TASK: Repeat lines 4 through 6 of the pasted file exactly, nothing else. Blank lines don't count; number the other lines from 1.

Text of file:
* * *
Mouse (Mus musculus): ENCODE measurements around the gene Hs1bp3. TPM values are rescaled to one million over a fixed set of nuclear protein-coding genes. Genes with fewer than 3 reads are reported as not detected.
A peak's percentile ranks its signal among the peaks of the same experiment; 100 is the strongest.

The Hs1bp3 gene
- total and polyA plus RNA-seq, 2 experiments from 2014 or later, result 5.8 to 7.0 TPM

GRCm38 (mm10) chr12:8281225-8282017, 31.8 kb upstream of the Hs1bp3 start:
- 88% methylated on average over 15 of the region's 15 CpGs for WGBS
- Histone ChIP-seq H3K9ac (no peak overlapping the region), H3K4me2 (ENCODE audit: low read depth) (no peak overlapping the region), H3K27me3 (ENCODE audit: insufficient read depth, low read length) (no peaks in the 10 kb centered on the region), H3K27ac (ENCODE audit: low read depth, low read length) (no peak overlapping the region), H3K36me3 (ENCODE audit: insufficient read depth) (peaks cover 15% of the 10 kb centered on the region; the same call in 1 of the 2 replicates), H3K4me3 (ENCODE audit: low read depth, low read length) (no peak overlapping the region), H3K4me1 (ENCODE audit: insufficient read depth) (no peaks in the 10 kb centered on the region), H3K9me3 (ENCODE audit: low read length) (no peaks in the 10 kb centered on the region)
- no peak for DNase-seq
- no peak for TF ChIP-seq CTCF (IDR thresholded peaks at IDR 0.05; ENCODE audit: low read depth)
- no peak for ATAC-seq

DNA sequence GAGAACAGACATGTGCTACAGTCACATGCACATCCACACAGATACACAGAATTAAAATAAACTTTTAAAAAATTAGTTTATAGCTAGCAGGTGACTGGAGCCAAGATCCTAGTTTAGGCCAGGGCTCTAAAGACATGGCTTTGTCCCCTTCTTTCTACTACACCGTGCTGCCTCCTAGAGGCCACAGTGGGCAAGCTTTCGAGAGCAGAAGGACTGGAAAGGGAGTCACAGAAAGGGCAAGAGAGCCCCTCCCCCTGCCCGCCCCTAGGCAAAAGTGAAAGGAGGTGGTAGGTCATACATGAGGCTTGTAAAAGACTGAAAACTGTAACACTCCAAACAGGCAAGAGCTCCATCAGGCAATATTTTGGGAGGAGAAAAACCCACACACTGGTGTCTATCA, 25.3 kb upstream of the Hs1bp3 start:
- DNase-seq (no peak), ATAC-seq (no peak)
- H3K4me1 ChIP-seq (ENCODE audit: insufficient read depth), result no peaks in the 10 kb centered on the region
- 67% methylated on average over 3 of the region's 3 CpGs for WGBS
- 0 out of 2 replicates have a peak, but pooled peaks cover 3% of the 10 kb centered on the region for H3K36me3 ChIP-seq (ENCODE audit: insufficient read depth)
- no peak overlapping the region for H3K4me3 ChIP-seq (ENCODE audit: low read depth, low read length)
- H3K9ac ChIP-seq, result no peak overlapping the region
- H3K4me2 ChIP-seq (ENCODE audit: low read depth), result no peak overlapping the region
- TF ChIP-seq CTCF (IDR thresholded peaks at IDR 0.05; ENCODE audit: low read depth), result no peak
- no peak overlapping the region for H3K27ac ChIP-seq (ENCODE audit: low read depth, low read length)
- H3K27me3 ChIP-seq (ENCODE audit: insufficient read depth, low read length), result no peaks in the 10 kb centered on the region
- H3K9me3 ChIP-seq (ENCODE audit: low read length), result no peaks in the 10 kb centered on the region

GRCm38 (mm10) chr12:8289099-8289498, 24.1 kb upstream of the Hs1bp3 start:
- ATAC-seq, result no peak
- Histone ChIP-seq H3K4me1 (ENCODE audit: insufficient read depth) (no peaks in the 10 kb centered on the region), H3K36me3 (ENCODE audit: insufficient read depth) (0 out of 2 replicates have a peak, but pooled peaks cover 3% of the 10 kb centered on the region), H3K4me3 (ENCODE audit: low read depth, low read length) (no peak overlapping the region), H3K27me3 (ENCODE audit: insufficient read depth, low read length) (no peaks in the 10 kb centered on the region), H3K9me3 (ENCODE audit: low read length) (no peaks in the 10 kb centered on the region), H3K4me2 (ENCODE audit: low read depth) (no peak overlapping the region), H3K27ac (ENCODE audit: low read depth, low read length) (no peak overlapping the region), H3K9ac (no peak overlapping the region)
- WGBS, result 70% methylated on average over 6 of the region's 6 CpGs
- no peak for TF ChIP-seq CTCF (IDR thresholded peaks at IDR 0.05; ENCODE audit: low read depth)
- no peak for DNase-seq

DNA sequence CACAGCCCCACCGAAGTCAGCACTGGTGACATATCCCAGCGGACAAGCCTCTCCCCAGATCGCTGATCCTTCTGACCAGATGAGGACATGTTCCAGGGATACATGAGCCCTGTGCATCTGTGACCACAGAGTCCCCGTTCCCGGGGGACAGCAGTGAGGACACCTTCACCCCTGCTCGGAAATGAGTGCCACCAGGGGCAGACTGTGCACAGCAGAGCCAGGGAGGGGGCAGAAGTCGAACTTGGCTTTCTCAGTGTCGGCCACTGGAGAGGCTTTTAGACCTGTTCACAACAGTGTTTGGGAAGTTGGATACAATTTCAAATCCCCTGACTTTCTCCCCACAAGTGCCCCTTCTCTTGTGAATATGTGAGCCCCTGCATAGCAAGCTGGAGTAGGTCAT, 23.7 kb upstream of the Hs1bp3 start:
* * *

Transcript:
- total and polyA plus RNA-seq, 2 experiments from 2014 or later, result 5.8 to 7.0 TPM

GRCm38 (mm10) chr12:8281225-8282017, 31.8 kb upstream of the Hs1bp3 start:
- 88% methylated on average over 15 of the region's 15 CpGs for WGBS